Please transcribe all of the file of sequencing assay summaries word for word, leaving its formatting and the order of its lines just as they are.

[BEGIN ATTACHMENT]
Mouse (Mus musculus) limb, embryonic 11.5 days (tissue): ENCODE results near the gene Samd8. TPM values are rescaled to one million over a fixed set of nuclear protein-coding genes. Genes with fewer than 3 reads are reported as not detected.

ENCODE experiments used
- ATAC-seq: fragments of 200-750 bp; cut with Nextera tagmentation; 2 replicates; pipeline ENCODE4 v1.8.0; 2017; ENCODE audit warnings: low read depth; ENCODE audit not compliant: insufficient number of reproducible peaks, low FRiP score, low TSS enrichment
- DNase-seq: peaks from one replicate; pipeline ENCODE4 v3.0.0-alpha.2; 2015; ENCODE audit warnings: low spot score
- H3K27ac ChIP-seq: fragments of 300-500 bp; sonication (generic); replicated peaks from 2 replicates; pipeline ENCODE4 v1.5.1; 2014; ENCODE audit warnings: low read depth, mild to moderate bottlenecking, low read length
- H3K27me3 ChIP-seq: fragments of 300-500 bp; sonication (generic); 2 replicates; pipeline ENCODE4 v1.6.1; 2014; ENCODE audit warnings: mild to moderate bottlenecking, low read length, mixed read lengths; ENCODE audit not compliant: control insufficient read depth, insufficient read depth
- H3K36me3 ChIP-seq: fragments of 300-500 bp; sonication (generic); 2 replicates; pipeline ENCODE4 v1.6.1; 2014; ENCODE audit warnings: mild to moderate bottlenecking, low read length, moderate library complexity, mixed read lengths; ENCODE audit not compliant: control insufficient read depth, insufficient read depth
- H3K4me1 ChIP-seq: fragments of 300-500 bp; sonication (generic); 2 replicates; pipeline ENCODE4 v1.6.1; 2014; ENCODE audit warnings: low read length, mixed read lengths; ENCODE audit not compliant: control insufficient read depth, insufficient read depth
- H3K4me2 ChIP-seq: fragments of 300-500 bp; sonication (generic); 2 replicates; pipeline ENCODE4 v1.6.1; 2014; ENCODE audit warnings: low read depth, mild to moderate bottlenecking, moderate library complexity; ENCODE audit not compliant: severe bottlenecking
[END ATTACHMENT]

Mouse (Mus musculus) limb, embryonic 11.5 days (tissue): ENCODE results near the gene Samd8. TPM values are rescaled to one million over a fixed set of nuclear protein-coding genes. Genes with fewer than 3 reads are reported as not detected.

ENCODE experiments used
- ATAC-seq: fragments of 200-750 bp; cut with Nextera tagmentation; 2 replicates; pipeline ENCODE4 v1.8.0; 2017; ENCODE audit warnings: low read depth; ENCODE audit not compliant: insufficient number of reproducible peaks, low FRiP score, low TSS enrichment
- DNase-seq: peaks from one replicate; pipeline ENCODE4 v3.0.0-alpha.2; 2015; ENCODE audit warnings: low spot score
- H3K27ac ChIP-seq: fragments of 300-500 bp; sonication (generic); replicated peaks from 2 replicates; pipeline ENCODE4 v1.5.1; 2014; ENCODE audit warnings: low read depth, mild to moderate bottlenecking, low read length
- H3K27me3 ChIP-seq: fragments of 300-500 bp; sonication (generic); 2 replicates; pipeline ENCODE4 v1.6.1; 2014; ENCODE audit warnings: mild to moderate bottlenecking, low read length, mixed read lengths; ENCODE audit not compliant: control insufficient read depth, insufficient read depth
- H3K36me3 ChIP-seq: fragments of 300-500 bp; sonication (generic); 2 replicates; pipeline ENCODE4 v1.6.1; 2014; ENCODE audit warnings: mild to moderate bottlenecking, low read length, moderate library complexity, mixed read lengths; ENCODE audit not compliant: control insufficient read depth, insufficient read depth
- H3K4me1 ChIP-seq: fragments of 300-500 bp; sonication (generic); 2 replicates; pipeline ENCODE4 v1.6.1; 2014; ENCODE audit warnings: low read length, mixed read lengths; ENCODE audit not compliant: control insufficient read depth, insufficient read depth
- H3K4me2 ChIP-seq: fragments of 300-500 bp; sonication (generic); 2 replicates; pipeline ENCODE4 v1.6.1; 2014; ENCODE audit warnings: low read depth, mild to moderate bottlenecking, moderate library complexity; ENCODE audit not compliant: severe bottlenecking